Blog Archive

Friday, October 15, 2010

Gavin Schmidt: Taking the Measure of the Greenhouse Effect

Taking the Measure of the Greenhouse Effect

Most of us have heard that the greenhouse effect keeps the planet much warmer than it would be otherwise, and similarly we may have heard that increasing amounts of greenhouse gases are enhancing the natural greenhouse effect. But few of us appreciate what exactly it is in the atmosphere that makes the effect work and why small changes in trace gases such as carbon dioxide (CO2) might make a difference.

It has been understood since the 19th century that some gases absorb infrared radiation (IR) that is emitted by the planet, slowing the rate at which the planet can cool and warming the surface. These so-called greenhouse gases include carbon dioxide and water vapor, as well as ozone and methane among others. Note, however, that the bulk of the atmosphere is made up of nitrogen and oxygen molecules which don't absorb IR at all. Less well appreciated is that clouds (made of ice particles and/or liquid water droplets) also absorb infrared radiation and contribute to the greenhouse effect, too. Clouds, of course, also interfere with incoming sunlight, reflecting it back out to space, making their net effect one of cooling, but their contribution to the greenhouse effect is important.

Line plot of outgoing spectral radiance at the top of Earth's atmosphere
Outgoing spectral radiance at the top of Earth's atmosphere showing the absorption at specific frequencies and the principle absorber. For comparison, the red curve shows the flux from a classic "blackbody" at 294°K (≈31°C ≈ 69.5°F). (View larger image)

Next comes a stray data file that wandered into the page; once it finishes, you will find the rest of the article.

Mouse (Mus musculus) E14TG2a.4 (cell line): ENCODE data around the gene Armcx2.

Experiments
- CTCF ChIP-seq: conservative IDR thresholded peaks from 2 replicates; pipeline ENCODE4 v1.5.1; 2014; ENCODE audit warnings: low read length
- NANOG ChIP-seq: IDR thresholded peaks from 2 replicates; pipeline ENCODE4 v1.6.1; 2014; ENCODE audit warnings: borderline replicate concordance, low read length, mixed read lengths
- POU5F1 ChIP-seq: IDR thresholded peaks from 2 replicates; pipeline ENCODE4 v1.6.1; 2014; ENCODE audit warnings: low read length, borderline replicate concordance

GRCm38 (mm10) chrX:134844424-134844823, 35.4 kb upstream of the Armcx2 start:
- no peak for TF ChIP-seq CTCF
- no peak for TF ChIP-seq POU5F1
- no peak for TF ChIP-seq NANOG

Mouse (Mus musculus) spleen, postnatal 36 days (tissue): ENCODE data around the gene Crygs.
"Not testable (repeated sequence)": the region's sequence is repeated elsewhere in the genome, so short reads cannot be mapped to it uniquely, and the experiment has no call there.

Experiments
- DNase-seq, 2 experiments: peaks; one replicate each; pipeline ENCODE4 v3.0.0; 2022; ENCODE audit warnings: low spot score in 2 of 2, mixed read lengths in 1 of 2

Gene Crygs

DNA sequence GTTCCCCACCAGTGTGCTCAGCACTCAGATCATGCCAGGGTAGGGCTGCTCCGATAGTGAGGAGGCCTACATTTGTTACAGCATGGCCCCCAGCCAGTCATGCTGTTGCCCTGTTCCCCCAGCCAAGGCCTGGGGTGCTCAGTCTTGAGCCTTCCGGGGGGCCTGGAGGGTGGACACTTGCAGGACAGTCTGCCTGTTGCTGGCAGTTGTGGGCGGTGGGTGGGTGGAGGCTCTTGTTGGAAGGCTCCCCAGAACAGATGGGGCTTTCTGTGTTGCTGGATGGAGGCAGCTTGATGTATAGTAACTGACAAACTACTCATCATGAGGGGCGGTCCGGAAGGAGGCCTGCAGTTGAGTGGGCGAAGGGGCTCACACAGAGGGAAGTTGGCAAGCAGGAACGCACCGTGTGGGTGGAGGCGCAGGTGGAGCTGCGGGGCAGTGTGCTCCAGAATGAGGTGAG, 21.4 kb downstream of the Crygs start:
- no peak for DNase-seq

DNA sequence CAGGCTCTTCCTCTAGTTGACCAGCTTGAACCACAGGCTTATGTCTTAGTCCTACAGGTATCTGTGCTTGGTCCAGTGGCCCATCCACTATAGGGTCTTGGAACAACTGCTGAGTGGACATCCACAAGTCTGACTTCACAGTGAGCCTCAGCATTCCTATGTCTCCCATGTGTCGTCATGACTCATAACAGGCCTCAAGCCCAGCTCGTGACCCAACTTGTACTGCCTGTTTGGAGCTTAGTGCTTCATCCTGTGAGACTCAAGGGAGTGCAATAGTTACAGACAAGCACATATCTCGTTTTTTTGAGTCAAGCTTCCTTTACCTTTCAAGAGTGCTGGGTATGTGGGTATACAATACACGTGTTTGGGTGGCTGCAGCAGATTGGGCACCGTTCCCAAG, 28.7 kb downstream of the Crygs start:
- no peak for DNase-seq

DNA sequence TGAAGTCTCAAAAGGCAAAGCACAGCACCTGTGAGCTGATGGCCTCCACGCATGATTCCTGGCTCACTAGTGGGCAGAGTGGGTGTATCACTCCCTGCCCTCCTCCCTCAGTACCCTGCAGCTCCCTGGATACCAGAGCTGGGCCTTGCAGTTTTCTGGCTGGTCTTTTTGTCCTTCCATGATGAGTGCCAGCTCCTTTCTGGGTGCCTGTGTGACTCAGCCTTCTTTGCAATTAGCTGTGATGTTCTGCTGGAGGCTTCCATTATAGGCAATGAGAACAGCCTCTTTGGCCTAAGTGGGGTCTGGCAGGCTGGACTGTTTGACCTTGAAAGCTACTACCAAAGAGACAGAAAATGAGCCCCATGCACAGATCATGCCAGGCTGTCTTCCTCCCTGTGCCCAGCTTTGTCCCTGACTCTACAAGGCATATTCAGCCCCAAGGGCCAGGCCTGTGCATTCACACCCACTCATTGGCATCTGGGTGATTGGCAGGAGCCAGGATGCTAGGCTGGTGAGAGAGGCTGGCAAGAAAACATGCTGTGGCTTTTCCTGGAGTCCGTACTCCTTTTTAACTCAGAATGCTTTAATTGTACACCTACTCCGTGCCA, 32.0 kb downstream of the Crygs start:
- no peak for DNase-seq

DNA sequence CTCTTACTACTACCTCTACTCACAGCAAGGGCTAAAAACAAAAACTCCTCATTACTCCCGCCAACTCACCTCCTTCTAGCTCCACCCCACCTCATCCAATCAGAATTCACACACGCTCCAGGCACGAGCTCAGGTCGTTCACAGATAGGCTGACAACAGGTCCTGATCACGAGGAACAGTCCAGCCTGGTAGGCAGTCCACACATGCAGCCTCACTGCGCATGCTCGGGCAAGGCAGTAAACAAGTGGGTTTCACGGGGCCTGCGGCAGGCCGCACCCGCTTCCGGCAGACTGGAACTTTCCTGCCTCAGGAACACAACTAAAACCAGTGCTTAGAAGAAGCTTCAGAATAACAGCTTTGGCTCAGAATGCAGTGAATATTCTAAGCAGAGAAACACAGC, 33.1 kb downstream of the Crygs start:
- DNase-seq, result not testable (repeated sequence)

The size of the greenhouse effect is often estimated as being the difference between the actual global surface temperature and the temperature the planet would be without any atmospheric absorption, but with exactly the same planetary albedo, around 33 °C. This is more of a "thought experiment" than an observable state, but it is a useful baseline. Another way of quantifying the effect is to look at the difference between the infrared radiation emitted at the surface of the Earth, and the amount that is emitted to space at the top of the atmosphere. In the absence of the greenhouse effect, this would be zero (in other words, no difference). In actuality the surface emits about 150 Watts per square meter (W/m2) more than goes out to space.

So of all the greenhouse substances in the atmosphere, which of them absorbs what? This is a more complicated issue than it might first appear because of the nature of the absorption and the complex distribution of absorbers both horizontally and vertically. Different substances absorb different frequencies of IR, and the different parts of the planet differ wildly in how much IR is being emitted (based as it is on surface temperature) and how much cloud and water vapor there is at that location (carbon dioxide is very well mixed). Indeed, some wavelengths of IR can be absorbed by both water vapor or clouds, or water vapor and CO2. This "spectral overlap" means that if you remove a substance, the change in how much IR is absorbed will be less than if you only had that substance in the air. Alternately, the impact of all the substances together is less than what you would get if you added up their individual components. This needs to be taken into account in any attribution of the greenhouse effect.

Global map of outgoing longwave radiation in September 2008